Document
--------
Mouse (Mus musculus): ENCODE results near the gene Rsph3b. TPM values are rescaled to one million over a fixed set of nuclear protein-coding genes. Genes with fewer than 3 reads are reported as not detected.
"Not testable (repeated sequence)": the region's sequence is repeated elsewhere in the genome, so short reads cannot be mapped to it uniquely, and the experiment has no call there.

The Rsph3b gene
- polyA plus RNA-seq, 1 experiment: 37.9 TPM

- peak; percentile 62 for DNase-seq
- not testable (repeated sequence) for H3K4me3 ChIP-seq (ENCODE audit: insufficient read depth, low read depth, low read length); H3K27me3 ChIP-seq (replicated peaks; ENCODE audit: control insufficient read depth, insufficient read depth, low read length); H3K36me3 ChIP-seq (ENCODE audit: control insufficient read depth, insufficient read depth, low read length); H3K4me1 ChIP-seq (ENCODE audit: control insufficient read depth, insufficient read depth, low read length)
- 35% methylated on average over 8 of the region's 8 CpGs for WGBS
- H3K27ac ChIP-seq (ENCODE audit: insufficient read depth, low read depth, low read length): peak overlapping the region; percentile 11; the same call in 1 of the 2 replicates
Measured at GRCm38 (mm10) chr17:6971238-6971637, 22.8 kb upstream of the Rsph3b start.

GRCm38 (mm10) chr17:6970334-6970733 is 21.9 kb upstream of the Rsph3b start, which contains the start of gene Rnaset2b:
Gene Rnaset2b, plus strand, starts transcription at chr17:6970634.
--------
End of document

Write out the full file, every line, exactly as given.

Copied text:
Mouse (Mus musculus): ENCODE results near the gene Rsph3b. TPM values are rescaled to one million over a fixed set of nuclear protein-coding genes. Genes with fewer than 3 reads are reported as not detected.
"Not testable (repeated sequence)": the region's sequence is repeated elsewhere in the genome, so short reads cannot be mapped to it uniquely, and the experiment has no call there.

The Rsph3b gene
- polyA plus RNA-seq, 1 experiment: 37.9 TPM

- peak; percentile 62 for DNase-seq
- not testable (repeated sequence) for H3K4me3 ChIP-seq (ENCODE audit: insufficient read depth, low read depth, low read length); H3K27me3 ChIP-seq (replicated peaks; ENCODE audit: control insufficient read depth, insufficient read depth, low read length); H3K36me3 ChIP-seq (ENCODE audit: control insufficient read depth, insufficient read depth, low read length); H3K4me1 ChIP-seq (ENCODE audit: control insufficient read depth, insufficient read depth, low read length)
- 35% methylated on average over 8 of the region's 8 CpGs for WGBS
- H3K27ac ChIP-seq (ENCODE audit: insufficient read depth, low read depth, low read length): peak overlapping the region; percentile 11; the same call in 1 of the 2 replicates
Measured at GRCm38 (mm10) chr17:6971238-6971637, 22.8 kb upstream of the Rsph3b start.

GRCm38 (mm10) chr17:6970334-6970733 is 21.9 kb upstream of the Rsph3b start, which contains the start of gene Rnaset2b:
Gene Rnaset2b, plus strand, starts transcription at chr17:6970634.